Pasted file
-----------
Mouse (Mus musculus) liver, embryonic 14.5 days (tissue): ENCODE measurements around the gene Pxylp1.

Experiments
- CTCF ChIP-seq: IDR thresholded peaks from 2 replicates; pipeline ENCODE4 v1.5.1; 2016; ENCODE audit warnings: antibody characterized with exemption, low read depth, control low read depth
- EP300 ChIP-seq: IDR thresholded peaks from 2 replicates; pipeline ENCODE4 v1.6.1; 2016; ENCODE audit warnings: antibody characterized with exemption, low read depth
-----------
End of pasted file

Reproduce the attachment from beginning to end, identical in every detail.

Mouse (Mus musculus) liver, embryonic 14.5 days (tissue): ENCODE measurements around the gene Pxylp1.

Experiments
- CTCF ChIP-seq: IDR thresholded peaks from 2 replicates; pipeline ENCODE4 v1.5.1; 2016; ENCODE audit warnings: antibody characterized with exemption, low read depth, control low read depth
- EP300 ChIP-seq: IDR thresholded peaks from 2 replicates; pipeline ENCODE4 v1.6.1; 2016; ENCODE audit warnings: antibody characterized with exemption, low read depth